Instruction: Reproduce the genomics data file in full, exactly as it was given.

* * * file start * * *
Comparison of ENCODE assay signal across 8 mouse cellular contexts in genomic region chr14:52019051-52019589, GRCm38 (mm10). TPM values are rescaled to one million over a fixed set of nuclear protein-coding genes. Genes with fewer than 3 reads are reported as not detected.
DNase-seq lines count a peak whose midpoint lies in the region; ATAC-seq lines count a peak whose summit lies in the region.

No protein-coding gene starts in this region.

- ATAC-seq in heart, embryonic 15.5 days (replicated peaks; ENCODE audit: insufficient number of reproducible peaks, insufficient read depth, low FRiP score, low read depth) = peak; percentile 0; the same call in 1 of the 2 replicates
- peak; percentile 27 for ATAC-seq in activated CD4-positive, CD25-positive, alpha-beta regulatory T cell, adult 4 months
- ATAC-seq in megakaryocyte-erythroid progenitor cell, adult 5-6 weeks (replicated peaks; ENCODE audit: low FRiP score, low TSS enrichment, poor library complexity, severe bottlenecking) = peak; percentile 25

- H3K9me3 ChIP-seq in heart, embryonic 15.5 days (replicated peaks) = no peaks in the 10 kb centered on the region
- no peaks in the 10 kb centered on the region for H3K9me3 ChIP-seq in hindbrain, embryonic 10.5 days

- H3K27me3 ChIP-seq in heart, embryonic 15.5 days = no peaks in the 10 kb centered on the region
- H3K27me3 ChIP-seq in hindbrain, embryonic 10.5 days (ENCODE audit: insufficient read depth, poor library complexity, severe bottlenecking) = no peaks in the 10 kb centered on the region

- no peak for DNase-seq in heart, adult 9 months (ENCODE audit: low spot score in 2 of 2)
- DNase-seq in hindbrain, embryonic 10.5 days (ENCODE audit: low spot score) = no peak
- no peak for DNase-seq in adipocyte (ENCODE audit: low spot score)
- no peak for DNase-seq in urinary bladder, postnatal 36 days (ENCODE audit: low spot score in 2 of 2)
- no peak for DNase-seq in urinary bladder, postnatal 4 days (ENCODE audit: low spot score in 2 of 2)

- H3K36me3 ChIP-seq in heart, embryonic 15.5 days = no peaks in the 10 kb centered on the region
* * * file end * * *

Comparison of ENCODE assay signal across 8 mouse cellular contexts in genomic region chr14:52019051-52019589, GRCm38 (mm10). TPM values are rescaled to one million over a fixed set of nuclear protein-coding genes. Genes with fewer than 3 reads are reported as not detected.
DNase-seq lines count a peak whose midpoint lies in the region; ATAC-seq lines count a peak whose summit lies in the region.

No protein-coding gene starts in this region.

- ATAC-seq in heart, embryonic 15.5 days (replicated peaks; ENCODE audit: insufficient number of reproducible peaks, insufficient read depth, low FRiP score, low read depth) = peak; percentile 0; the same call in 1 of the 2 replicates
- peak; percentile 27 for ATAC-seq in activated CD4-positive, CD25-positive, alpha-beta regulatory T cell, adult 4 months
- ATAC-seq in megakaryocyte-erythroid progenitor cell, adult 5-6 weeks (replicated peaks; ENCODE audit: low FRiP score, low TSS enrichment, poor library complexity, severe bottlenecking) = peak; percentile 25

- H3K9me3 ChIP-seq in heart, embryonic 15.5 days (replicated peaks) = no peaks in the 10 kb centered on the region
- no peaks in the 10 kb centered on the region for H3K9me3 ChIP-seq in hindbrain, embryonic 10.5 days

- H3K27me3 ChIP-seq in heart, embryonic 15.5 days = no peaks in the 10 kb centered on the region
- H3K27me3 ChIP-seq in hindbrain, embryonic 10.5 days (ENCODE audit: insufficient read depth, poor library complexity, severe bottlenecking) = no peaks in the 10 kb centered on the region

- no peak for DNase-seq in heart, adult 9 months (ENCODE audit: low spot score in 2 of 2)
- DNase-seq in hindbrain, embryonic 10.5 days (ENCODE audit: low spot score) = no peak
- no peak for DNase-seq in adipocyte (ENCODE audit: low spot score)
- no peak for DNase-seq in urinary bladder, postnatal 36 days (ENCODE audit: low spot score in 2 of 2)
- no peak for DNase-seq in urinary bladder, postnatal 4 days (ENCODE audit: low spot score in 2 of 2)

- H3K36me3 ChIP-seq in heart, embryonic 15.5 days = no peaks in the 10 kb centered on the region